The occupational health council (CSO) brought informative stands and activates to festivities celebrating 195 years of the annexation of the Nicoya Peninsula in order to educate Guanacastecans about the risk they face of surfing heat stroke because of the heat.
The ailment comes about because of overheating in the bodies of workers due to a combination of high temperatures, the physical activity they perform and the clothes they wear.
The CSO is a branch of the Labor and Social Security Ministry (MTSS) and its objective is to encourage public policies that “provide working people with a decent, safe and competitive working environment.”
With their national campaign, they want to raise awareness about essential health measures to prevent heat stroke, such as being in the shade, taking breaks, using special protection equipment and staying hydrated. Inadequate practices can lead to illnesses like chronic kidney disease, which is common in the country.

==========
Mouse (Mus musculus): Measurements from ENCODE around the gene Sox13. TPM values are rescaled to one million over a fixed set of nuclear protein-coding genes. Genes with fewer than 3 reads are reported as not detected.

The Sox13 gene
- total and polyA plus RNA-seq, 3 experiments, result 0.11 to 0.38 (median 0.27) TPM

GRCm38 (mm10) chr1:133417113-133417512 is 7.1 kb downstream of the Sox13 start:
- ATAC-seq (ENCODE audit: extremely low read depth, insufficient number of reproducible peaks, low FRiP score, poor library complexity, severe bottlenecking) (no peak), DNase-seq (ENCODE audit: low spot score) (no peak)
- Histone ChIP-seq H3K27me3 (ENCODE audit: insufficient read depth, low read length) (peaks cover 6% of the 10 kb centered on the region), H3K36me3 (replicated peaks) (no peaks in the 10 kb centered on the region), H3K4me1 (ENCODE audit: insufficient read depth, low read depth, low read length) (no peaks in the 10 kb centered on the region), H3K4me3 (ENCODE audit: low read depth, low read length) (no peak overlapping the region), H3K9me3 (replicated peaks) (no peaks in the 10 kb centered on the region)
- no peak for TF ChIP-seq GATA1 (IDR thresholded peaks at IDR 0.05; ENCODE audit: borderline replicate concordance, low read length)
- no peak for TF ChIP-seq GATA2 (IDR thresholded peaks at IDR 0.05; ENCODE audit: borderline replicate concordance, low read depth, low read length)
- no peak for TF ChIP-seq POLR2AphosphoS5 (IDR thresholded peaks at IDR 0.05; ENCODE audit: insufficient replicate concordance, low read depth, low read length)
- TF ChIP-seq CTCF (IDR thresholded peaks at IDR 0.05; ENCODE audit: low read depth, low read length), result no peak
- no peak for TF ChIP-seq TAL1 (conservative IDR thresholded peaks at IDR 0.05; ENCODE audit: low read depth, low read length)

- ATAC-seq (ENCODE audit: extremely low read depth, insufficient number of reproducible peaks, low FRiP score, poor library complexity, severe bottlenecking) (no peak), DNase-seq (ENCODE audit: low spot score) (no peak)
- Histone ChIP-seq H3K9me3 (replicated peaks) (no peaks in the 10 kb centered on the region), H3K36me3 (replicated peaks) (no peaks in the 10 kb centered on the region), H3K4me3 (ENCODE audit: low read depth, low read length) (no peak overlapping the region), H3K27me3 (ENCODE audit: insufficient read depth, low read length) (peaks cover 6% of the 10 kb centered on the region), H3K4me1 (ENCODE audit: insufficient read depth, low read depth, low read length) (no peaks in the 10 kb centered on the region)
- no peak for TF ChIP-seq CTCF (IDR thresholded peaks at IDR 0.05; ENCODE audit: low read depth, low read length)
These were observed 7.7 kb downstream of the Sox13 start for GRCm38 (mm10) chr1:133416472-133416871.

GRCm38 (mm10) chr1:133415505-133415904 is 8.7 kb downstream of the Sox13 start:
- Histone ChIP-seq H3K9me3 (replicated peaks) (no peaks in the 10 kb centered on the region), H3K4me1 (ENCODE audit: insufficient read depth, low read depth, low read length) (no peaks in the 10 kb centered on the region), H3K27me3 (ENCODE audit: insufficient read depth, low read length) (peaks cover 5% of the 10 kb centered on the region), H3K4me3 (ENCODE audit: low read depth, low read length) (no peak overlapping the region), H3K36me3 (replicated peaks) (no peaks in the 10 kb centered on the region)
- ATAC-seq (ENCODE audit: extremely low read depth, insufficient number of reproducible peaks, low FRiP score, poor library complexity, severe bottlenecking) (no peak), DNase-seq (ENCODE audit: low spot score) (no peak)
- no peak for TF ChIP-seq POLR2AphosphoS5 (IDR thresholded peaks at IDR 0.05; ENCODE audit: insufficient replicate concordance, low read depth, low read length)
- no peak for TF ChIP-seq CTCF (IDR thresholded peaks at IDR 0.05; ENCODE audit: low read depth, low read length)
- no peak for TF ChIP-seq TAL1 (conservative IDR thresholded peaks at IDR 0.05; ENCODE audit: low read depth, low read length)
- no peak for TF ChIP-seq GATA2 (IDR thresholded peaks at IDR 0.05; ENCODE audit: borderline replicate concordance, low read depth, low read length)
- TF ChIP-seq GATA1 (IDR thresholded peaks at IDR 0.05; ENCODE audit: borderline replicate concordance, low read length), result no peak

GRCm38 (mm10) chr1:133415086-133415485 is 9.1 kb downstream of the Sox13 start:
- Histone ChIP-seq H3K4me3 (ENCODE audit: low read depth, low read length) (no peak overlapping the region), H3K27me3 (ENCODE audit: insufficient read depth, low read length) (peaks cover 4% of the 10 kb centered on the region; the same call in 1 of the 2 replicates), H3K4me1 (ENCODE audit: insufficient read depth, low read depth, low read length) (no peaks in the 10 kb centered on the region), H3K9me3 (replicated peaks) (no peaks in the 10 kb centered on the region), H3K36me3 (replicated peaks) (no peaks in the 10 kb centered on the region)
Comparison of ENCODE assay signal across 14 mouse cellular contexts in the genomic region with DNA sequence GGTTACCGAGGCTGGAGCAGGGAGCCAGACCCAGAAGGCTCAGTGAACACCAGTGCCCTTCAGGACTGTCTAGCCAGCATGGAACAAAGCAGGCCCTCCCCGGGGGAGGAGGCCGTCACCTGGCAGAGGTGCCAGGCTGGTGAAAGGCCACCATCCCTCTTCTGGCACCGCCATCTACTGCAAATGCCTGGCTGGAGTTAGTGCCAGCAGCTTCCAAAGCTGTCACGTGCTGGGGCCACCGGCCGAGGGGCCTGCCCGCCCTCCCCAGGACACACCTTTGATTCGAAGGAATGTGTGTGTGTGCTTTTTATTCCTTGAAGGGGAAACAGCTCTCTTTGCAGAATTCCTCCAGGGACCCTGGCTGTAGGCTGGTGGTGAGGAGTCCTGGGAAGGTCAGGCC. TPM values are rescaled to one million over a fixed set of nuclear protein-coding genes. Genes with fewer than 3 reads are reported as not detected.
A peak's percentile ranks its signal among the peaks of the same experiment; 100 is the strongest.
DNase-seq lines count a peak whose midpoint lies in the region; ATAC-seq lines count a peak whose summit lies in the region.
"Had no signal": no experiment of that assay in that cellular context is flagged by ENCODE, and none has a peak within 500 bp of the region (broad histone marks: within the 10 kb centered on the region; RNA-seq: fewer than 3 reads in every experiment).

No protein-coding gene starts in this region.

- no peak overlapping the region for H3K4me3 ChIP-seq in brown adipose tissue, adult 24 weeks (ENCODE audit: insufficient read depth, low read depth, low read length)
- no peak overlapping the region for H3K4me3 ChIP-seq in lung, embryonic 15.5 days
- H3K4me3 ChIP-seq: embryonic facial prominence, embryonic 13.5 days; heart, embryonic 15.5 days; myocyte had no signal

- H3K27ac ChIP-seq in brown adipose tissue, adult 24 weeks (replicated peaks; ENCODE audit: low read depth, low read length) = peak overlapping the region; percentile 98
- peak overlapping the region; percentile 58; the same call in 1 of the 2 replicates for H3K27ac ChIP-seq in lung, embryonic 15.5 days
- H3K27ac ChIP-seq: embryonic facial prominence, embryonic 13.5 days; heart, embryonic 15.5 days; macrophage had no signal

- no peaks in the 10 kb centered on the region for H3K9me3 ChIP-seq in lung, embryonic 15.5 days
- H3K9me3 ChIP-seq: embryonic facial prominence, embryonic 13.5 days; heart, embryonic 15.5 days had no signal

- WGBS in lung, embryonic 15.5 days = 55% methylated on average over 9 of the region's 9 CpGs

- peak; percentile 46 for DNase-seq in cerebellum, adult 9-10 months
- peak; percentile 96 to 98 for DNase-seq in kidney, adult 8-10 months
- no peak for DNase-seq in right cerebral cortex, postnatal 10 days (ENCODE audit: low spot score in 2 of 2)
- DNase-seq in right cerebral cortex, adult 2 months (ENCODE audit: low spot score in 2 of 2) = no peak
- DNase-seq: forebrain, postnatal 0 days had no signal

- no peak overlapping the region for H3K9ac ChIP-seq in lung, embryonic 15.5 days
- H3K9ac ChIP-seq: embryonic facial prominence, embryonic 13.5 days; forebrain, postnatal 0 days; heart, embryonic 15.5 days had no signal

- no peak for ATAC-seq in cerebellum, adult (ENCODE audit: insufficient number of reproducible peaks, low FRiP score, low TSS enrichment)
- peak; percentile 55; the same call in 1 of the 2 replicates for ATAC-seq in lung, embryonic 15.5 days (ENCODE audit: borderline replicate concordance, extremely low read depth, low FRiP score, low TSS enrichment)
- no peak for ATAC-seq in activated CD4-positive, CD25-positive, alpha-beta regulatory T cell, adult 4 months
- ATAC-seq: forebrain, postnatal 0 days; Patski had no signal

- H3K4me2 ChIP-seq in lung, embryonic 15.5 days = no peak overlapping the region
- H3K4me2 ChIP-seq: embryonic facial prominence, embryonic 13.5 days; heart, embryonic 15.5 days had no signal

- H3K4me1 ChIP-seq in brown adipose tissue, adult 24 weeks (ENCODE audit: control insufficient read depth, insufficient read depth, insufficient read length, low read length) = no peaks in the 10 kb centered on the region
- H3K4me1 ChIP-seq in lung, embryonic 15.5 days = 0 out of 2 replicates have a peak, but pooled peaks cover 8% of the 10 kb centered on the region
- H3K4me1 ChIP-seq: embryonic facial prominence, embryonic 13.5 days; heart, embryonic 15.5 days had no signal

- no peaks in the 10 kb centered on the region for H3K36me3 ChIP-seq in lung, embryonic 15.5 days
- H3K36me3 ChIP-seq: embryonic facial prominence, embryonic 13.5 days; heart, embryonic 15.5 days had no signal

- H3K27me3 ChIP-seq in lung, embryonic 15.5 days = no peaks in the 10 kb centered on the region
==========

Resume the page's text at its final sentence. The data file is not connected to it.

CSO’s initiative considered Guanacaste because it is one of the areas in the country that suffers the most from health problems caused by high temperatures.
“We are focused on outdoor work environments because that’s where the greatest risk is of getting sick from direct sunlight,” said Alexa Palacios, spokeswoman for the organization.
That’s why the MTSS developed bylaws for the protection and prevention of workers exposed to heat stroke, which define regulations so that people suffer less often from heat stroke when working under the sun.
The bylaws detail the obligations of all employers that hire people to work outdoors, such as providing workers with protective clothing, training them to prevent risks and being sure they attend public health centers for kidney function testing.
According to the spokeswoman, one of the campaign’s goals is to encourage compliance with the health protocols at different institutions, a task that is performed by the labor ministry’s inspection department.